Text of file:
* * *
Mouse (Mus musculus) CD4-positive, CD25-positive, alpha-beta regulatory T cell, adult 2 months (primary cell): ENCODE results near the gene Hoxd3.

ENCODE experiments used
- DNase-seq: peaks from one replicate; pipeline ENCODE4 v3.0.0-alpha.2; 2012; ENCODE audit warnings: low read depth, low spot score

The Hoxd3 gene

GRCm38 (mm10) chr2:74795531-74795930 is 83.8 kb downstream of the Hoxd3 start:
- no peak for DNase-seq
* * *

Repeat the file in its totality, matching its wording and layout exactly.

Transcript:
Mouse (Mus musculus) CD4-positive, CD25-positive, alpha-beta regulatory T cell, adult 2 months (primary cell): ENCODE results near the gene Hoxd3.

ENCODE experiments used
- DNase-seq: peaks from one replicate; pipeline ENCODE4 v3.0.0-alpha.2; 2012; ENCODE audit warnings: low read depth, low spot score

The Hoxd3 gene

GRCm38 (mm10) chr2:74795531-74795930 is 83.8 kb downstream of the Hoxd3 start:
- no peak for DNase-seq